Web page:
I help moms stop emotional eating, break food addictions, and lose weight for good!
HI, I'M ALLISON
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If you read women’s magazines or attend yoga class, then you are most likely familiar with the term “mindfulness.” This ancient practice is becoming more and more mainstream as people realize it’s incredible healing power. It originates from Zen Buddhist philosophy and is the practice of being totally in the moment. If you are practicing mindfulness, you aren’t thinking about what you are going to make for dinner, where you are going on vacation, or the difficult situation that you were in at work yesterday. You are simply in the moment and in total awareness of your surroundings, how you are feeling, and what your senses are experiencing.
Mindfulness is not just some woo-woo belief system reserved for hippies and Buddhists. It has been scientifically shown to be an effective method for improving mental health, physical health, and overall well-being. When we combine this philosophy with the act of eating, it can also be of great benefit to those that struggle with emotional eating and weight loss.
I have been coaching women in weight loss for about 8 years now, and over time, I have moved away from the typical approach of calorie counting, calorie burning, and portioning out foods to one of mindful eating and mindset change. If you want weight loss results that are sustainable in the long run, you must go deep and address the tough stuff. I am talking about root issues such as food addiction, emotional eating, and bad habits programmed from an early age. Mindful eating is a powerful tool that can help in this process.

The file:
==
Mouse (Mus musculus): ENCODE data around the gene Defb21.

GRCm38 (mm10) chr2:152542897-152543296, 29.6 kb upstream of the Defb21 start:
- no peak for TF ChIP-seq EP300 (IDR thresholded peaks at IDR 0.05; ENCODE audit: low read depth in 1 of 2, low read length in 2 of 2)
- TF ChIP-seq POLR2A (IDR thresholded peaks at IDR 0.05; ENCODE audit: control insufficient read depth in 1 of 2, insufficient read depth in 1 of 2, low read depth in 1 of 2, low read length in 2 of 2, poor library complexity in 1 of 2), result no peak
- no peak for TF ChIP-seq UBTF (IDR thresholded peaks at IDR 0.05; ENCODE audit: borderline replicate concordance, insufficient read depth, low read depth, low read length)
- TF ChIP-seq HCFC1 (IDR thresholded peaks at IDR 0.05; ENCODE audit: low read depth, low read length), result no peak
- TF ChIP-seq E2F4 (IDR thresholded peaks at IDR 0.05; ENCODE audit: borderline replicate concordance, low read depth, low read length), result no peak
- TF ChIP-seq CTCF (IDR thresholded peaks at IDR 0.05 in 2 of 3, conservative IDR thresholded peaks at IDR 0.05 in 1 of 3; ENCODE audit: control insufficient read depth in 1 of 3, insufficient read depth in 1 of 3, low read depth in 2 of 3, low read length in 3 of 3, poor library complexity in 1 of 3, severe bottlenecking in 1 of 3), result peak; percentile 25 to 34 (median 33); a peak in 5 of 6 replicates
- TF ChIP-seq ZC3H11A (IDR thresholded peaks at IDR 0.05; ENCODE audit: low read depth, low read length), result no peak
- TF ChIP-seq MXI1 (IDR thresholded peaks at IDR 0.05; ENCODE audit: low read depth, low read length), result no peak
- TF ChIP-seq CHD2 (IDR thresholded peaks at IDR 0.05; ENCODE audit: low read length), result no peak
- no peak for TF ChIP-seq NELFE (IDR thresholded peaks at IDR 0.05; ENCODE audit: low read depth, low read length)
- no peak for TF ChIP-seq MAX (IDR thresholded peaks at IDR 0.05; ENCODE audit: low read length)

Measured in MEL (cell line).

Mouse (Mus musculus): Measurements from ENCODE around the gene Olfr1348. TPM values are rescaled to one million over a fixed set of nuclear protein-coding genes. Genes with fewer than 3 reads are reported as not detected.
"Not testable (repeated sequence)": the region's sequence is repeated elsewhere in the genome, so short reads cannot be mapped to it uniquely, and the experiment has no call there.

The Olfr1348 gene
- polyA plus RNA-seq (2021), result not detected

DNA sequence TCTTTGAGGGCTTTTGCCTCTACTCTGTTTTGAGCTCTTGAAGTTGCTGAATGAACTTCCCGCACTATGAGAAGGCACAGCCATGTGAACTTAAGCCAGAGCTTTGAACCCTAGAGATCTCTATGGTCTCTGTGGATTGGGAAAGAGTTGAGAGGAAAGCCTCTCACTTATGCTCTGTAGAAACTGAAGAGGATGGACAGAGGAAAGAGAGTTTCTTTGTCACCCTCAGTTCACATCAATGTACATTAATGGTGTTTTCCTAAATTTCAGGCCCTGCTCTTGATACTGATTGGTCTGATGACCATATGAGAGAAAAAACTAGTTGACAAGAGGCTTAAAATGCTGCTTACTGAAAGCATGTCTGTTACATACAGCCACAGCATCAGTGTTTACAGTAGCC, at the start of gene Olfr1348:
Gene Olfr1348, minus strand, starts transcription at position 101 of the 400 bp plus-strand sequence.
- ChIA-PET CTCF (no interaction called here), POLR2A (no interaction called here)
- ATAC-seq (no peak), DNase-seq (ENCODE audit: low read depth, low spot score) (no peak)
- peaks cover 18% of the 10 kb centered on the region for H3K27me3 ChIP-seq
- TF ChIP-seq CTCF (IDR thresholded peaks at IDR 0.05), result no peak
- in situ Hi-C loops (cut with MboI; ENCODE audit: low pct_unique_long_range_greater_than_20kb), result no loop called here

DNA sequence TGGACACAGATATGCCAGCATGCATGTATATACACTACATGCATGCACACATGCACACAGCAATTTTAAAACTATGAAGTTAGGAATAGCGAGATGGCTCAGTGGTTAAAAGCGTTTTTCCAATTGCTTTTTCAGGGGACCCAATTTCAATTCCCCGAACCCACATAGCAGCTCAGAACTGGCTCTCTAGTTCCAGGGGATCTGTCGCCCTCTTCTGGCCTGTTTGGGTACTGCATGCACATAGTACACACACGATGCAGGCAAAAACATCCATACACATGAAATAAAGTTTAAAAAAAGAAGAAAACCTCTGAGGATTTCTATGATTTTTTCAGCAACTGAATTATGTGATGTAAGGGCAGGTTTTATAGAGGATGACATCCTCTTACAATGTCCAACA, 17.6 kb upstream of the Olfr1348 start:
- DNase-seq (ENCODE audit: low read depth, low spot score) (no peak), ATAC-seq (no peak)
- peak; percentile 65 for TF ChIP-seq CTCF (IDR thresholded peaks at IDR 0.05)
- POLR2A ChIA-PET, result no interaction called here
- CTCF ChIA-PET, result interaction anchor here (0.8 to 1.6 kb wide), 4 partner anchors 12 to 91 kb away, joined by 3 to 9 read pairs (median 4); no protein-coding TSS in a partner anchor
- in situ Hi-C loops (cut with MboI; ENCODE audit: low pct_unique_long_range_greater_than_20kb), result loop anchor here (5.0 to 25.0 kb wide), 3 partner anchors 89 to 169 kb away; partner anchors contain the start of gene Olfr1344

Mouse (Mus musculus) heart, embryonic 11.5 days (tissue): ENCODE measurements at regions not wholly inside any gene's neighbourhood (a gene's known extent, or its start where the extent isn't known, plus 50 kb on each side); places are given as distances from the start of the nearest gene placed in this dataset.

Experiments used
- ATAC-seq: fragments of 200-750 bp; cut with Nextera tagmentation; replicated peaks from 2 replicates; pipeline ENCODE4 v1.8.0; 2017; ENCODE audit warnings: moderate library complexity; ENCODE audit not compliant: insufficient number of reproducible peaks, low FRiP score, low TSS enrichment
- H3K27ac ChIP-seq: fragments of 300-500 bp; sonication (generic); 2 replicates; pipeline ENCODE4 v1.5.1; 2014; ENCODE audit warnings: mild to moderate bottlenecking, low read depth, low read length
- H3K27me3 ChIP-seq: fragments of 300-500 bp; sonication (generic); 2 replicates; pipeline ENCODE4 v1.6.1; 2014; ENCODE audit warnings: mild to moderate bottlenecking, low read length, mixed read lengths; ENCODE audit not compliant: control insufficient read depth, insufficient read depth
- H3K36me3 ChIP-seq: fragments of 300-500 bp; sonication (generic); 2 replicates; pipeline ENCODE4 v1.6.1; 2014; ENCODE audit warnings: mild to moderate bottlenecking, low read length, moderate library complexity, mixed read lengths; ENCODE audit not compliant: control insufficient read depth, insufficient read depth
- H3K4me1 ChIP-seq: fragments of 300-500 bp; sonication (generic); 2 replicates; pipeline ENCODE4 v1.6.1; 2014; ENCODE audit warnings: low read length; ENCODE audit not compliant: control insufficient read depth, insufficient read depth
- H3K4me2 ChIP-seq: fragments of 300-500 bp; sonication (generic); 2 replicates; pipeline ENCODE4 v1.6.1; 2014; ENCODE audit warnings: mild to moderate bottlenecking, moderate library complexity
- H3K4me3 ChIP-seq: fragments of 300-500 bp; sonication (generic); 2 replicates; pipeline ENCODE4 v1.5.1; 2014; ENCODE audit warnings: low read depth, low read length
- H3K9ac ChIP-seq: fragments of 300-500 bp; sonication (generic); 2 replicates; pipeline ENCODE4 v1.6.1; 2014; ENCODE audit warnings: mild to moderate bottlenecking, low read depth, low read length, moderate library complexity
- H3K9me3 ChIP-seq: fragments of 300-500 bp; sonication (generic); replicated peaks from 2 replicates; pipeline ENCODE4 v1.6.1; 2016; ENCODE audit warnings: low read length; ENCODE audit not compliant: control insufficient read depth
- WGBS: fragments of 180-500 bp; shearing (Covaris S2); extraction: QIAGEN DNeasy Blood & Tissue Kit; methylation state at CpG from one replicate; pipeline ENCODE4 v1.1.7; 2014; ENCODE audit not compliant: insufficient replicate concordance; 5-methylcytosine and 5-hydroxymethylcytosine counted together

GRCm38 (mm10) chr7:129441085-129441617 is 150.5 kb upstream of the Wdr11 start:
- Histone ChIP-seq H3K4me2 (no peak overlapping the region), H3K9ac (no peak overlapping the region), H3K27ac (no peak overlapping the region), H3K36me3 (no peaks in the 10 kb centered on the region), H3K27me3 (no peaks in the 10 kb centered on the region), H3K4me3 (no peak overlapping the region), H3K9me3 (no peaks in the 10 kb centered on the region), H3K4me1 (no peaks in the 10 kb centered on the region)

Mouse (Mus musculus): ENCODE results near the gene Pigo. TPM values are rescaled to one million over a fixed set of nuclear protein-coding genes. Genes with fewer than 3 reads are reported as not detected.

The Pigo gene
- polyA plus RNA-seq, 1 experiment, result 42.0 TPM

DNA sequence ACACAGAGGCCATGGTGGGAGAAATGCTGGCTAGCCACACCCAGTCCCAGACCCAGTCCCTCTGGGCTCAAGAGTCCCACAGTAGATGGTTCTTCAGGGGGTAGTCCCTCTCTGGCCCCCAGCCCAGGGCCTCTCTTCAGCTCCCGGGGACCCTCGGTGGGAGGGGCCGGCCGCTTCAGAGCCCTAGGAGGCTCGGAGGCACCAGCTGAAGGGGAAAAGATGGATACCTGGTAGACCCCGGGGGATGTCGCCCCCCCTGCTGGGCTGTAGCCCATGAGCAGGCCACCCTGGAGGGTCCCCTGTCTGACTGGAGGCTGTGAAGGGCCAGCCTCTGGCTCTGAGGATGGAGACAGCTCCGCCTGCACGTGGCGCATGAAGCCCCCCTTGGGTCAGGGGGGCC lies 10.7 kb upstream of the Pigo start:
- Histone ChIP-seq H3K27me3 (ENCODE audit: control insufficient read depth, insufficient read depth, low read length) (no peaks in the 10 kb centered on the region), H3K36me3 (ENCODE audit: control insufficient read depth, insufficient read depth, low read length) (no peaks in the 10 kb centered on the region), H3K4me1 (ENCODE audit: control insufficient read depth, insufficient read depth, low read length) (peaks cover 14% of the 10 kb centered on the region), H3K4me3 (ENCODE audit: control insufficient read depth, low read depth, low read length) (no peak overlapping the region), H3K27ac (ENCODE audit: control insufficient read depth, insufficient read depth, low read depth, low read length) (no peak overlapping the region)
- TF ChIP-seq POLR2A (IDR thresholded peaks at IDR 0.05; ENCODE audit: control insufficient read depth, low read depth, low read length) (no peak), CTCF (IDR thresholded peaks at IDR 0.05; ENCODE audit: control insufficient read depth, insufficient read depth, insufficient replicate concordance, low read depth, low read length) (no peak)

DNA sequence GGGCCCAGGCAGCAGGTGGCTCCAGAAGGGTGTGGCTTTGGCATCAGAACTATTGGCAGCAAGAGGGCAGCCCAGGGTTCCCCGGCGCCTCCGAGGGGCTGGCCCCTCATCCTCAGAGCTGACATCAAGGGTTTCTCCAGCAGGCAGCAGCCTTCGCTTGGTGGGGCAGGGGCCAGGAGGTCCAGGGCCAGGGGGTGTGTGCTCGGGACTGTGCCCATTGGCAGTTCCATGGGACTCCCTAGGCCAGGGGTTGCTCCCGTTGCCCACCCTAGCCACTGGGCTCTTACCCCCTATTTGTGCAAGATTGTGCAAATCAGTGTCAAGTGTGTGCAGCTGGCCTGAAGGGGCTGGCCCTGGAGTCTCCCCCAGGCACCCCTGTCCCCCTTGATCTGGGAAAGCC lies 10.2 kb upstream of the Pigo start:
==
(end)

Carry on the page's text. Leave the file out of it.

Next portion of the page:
Eating mindfully may seem a bit awkward at first, but it is not complicated. Anyone can do this. When done consistently, that is when the magic happens. That is when you start to reprogram your brain, your approach to eating, and your relationship with food. I challenge you to give it a shot today and implement the 5 Ss of Mindful Eating.
1. SLOWLY CHEW
There are some general rules out there, like chew 20 times before swallowing. This is not always possible and is going to vary depending on the texture of the food that you are eating. Good luck chewing a bite of banana 20 times! However, we often eat too quickly, and fail to chew our food properly. This impairs digestion and leads to overeating. On the other hand, if we chew each bite thoroughly, we do three good things.
First, we remove some of the burden of digestion from the rest of the digestive tract. In doing so, we reduce the likelihood of bloat, stomach upset, and sapped energy levels. We also make it easier for our body to absorb the nutrients in our food.
Second, is that we fully taste our food. Believe it or not, the taste of a food changes over the course of chewing it! Try this exercise. Take a small cracker and slowly chew it. Notice the flavor when you start chewing versus the flavor right before you swallow. It will have become sweeter. It blew my mind the first time I tried this!